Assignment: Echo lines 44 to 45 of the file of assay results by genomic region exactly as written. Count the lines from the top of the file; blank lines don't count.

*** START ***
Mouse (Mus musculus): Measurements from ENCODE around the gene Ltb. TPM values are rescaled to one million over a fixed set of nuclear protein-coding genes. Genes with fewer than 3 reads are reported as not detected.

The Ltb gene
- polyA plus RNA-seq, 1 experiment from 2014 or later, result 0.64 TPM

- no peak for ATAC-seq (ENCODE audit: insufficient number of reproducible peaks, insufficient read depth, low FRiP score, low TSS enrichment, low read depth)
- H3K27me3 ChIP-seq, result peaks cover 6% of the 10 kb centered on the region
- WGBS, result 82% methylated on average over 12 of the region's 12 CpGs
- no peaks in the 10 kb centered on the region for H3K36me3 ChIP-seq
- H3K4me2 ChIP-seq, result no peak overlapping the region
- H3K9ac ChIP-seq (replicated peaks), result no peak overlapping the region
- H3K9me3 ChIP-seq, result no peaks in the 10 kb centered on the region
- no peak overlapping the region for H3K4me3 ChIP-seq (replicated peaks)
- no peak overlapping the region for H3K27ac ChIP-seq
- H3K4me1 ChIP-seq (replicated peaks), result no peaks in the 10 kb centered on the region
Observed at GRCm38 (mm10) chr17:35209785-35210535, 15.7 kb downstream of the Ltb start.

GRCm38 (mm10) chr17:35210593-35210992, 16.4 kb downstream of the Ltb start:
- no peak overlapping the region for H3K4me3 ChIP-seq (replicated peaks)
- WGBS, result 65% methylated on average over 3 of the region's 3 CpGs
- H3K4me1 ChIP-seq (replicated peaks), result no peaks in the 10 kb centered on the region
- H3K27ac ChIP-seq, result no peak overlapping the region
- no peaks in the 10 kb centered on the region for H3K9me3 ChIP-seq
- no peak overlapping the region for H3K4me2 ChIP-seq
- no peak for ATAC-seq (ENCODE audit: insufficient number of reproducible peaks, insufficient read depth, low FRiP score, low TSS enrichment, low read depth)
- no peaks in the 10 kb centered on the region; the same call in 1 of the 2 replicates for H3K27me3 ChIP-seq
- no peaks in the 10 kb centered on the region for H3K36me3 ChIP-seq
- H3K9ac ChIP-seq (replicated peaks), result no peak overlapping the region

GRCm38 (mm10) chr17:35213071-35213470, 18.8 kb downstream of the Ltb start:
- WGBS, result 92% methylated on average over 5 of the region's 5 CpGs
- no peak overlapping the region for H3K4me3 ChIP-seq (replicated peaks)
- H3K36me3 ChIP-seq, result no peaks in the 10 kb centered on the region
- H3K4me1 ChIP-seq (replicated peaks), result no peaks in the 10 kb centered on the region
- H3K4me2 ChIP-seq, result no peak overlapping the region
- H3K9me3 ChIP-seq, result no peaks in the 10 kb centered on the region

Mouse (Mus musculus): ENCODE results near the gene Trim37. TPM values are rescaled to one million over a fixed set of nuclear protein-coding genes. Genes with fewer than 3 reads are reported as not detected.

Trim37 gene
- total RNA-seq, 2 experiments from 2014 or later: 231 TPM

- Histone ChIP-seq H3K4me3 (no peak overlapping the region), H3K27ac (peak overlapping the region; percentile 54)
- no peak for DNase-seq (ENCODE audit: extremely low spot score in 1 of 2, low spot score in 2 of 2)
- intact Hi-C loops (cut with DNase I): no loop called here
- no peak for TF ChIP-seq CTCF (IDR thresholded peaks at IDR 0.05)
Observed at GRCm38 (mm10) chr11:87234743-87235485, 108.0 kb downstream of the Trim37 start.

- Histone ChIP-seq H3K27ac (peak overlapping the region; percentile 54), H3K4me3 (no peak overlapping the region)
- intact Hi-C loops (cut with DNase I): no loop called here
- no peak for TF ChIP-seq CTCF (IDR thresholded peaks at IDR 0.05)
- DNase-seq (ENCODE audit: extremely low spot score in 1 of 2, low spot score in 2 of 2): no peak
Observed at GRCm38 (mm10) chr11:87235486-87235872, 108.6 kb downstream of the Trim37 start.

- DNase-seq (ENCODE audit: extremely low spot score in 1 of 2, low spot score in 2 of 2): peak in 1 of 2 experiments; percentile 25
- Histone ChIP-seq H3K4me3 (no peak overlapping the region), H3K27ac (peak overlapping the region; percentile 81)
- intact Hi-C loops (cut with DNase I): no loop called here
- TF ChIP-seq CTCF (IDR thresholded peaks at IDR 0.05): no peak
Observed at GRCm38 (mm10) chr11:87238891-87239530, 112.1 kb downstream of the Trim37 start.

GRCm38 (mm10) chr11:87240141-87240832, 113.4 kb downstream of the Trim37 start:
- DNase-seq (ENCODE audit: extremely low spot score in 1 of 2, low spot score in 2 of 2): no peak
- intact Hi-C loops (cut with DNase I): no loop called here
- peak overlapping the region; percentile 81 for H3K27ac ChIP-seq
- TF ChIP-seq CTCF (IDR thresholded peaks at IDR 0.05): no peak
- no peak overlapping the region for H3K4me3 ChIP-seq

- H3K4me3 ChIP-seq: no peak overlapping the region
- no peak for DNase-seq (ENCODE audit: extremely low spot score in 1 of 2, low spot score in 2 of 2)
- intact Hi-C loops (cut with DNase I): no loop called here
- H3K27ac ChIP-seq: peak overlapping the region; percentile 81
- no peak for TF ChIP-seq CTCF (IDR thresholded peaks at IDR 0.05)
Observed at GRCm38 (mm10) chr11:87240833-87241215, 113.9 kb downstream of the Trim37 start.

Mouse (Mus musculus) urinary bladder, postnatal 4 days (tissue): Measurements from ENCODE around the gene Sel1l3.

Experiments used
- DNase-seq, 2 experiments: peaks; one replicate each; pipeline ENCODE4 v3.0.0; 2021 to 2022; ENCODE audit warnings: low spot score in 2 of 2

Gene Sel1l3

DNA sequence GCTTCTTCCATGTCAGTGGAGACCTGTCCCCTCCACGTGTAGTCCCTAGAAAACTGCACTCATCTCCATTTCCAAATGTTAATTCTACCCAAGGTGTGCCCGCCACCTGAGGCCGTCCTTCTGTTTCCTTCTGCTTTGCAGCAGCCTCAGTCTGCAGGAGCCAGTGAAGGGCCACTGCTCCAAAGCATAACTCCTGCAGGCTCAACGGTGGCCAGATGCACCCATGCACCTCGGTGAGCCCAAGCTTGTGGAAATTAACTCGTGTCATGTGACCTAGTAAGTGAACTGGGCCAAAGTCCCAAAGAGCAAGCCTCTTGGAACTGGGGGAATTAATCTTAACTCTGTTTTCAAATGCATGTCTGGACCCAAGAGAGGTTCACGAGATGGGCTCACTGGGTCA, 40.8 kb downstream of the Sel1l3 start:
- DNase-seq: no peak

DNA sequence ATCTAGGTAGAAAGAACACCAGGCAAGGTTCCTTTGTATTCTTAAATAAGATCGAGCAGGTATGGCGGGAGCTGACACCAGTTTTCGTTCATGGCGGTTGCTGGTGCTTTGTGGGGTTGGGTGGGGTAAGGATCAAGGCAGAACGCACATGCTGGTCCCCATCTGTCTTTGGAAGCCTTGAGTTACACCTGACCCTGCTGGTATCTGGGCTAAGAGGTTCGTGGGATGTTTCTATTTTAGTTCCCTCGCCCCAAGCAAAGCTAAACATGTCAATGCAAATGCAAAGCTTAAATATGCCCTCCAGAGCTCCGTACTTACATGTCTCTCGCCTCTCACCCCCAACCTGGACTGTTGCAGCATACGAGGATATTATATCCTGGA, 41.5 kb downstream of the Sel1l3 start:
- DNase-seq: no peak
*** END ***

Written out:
- DNase-seq (ENCODE audit: extremely low spot score in 1 of 2, low spot score in 2 of 2): no peak
Observed at GRCm38 (mm10) chr11:87235486-87235872, 108.6 kb downstream of the Trim37 start.